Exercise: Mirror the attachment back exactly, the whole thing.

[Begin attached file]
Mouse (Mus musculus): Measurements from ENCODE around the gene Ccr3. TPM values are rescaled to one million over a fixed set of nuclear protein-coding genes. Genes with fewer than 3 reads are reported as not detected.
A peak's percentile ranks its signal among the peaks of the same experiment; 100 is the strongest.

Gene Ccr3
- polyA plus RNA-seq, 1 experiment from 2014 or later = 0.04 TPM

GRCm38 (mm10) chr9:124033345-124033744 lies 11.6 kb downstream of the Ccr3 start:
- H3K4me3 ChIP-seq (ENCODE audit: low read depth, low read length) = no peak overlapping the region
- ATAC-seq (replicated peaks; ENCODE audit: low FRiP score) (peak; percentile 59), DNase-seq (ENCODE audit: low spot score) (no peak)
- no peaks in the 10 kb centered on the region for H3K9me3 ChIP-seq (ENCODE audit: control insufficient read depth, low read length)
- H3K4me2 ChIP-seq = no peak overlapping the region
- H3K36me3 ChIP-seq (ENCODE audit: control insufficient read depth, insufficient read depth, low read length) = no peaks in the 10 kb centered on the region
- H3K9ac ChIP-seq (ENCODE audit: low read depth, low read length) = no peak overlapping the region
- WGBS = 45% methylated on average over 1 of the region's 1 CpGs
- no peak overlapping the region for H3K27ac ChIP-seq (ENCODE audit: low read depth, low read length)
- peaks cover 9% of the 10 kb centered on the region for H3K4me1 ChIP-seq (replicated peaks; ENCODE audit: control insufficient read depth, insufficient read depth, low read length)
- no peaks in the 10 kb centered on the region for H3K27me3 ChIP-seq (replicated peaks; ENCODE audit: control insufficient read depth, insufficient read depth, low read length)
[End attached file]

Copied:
Mouse (Mus musculus): Measurements from ENCODE around the gene Ccr3. TPM values are rescaled to one million over a fixed set of nuclear protein-coding genes. Genes with fewer than 3 reads are reported as not detected.
A peak's percentile ranks its signal among the peaks of the same experiment; 100 is the strongest.

Gene Ccr3
- polyA plus RNA-seq, 1 experiment from 2014 or later = 0.04 TPM

GRCm38 (mm10) chr9:124033345-124033744 lies 11.6 kb downstream of the Ccr3 start:
- H3K4me3 ChIP-seq (ENCODE audit: low read depth, low read length) = no peak overlapping the region
- ATAC-seq (replicated peaks; ENCODE audit: low FRiP score) (peak; percentile 59), DNase-seq (ENCODE audit: low spot score) (no peak)
- no peaks in the 10 kb centered on the region for H3K9me3 ChIP-seq (ENCODE audit: control insufficient read depth, low read length)
- H3K4me2 ChIP-seq = no peak overlapping the region
- H3K36me3 ChIP-seq (ENCODE audit: control insufficient read depth, insufficient read depth, low read length) = no peaks in the 10 kb centered on the region
- H3K9ac ChIP-seq (ENCODE audit: low read depth, low read length) = no peak overlapping the region
- WGBS = 45% methylated on average over 1 of the region's 1 CpGs
- no peak overlapping the region for H3K27ac ChIP-seq (ENCODE audit: low read depth, low read length)
- peaks cover 9% of the 10 kb centered on the region for H3K4me1 ChIP-seq (replicated peaks; ENCODE audit: control insufficient read depth, insufficient read depth, low read length)
- no peaks in the 10 kb centered on the region for H3K27me3 ChIP-seq (replicated peaks; ENCODE audit: control insufficient read depth, insufficient read depth, low read length)